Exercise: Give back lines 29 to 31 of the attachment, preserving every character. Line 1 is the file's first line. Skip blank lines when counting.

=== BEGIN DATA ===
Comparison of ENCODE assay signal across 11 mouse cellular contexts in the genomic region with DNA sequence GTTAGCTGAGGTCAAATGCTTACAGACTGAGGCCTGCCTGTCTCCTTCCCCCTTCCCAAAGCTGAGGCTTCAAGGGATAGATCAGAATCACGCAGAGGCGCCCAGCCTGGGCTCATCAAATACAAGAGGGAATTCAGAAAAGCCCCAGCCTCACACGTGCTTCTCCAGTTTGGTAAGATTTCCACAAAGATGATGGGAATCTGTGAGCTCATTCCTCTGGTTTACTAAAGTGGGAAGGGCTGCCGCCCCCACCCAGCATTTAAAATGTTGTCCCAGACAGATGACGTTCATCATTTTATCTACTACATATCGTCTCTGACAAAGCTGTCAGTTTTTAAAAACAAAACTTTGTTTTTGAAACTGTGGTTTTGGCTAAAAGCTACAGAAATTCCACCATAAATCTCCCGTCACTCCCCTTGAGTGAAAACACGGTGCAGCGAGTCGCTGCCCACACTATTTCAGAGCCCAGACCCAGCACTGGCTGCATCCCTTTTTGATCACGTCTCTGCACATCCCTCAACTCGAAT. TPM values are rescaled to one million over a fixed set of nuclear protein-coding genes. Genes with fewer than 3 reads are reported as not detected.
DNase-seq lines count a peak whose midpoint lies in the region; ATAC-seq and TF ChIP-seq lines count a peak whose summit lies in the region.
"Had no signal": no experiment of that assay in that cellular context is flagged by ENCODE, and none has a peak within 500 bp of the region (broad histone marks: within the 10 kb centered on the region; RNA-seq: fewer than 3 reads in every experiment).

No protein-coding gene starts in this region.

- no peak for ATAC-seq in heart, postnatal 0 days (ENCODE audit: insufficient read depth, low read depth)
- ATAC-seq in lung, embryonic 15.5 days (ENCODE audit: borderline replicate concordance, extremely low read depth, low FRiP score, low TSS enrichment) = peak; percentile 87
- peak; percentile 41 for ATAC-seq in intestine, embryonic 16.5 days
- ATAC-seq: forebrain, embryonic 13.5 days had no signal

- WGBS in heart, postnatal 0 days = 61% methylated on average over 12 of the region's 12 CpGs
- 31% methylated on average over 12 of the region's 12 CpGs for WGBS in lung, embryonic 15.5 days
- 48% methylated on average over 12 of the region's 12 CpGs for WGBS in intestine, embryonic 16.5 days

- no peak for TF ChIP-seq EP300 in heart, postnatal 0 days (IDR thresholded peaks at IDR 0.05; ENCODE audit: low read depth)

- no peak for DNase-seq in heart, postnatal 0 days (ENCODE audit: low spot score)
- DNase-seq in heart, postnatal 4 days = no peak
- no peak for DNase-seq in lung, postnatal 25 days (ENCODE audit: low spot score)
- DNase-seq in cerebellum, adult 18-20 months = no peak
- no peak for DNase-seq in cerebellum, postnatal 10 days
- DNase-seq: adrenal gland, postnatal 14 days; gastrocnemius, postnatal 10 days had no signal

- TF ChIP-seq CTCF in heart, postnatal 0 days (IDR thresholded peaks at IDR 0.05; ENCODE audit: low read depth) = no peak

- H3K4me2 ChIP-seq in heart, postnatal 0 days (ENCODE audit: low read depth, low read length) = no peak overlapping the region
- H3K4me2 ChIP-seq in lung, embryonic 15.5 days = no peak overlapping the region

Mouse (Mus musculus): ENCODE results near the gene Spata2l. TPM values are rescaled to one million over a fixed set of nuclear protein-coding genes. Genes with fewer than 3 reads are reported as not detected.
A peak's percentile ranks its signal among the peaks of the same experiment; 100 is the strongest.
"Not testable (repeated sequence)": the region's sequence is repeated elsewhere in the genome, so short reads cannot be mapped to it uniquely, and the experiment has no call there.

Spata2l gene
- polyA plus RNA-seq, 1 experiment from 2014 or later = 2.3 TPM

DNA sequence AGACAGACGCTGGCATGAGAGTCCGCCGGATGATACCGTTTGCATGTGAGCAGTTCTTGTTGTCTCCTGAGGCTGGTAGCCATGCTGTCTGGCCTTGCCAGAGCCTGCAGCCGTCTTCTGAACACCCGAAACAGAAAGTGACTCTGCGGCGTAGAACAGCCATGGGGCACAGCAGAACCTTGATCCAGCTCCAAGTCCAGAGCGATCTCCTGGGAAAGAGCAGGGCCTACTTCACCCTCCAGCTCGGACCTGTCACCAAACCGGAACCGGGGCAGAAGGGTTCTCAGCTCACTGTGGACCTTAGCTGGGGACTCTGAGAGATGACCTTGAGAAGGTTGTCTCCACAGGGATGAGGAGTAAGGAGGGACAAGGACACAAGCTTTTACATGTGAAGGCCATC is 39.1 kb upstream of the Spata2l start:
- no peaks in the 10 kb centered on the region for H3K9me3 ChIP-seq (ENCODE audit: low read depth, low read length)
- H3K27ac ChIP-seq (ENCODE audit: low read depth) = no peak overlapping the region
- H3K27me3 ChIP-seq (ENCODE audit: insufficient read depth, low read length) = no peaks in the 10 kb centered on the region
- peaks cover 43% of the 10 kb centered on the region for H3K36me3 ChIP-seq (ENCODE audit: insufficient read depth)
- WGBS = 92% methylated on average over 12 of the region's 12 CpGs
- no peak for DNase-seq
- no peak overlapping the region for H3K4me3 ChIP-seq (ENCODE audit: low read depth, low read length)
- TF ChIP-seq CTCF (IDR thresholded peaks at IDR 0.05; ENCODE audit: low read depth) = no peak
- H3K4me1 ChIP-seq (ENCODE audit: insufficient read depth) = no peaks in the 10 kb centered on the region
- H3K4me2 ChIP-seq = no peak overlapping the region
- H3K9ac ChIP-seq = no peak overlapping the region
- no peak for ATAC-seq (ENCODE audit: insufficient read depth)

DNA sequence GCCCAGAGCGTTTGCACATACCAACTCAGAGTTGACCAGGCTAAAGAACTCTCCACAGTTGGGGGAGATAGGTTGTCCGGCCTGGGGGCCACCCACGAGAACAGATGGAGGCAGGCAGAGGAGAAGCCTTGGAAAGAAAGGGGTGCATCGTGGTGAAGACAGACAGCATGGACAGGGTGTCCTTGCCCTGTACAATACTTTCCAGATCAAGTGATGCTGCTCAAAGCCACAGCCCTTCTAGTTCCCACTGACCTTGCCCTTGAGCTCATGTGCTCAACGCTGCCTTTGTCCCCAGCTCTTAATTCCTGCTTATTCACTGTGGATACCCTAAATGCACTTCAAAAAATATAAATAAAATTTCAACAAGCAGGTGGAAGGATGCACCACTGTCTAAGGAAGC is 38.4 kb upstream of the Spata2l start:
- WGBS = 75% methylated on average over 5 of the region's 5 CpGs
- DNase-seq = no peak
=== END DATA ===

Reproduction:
- H3K27ac ChIP-seq (ENCODE audit: low read depth) = no peak overlapping the region
- H3K27me3 ChIP-seq (ENCODE audit: insufficient read depth, low read length) = no peaks in the 10 kb centered on the region
- peaks cover 43% of the 10 kb centered on the region for H3K36me3 ChIP-seq (ENCODE audit: insufficient read depth)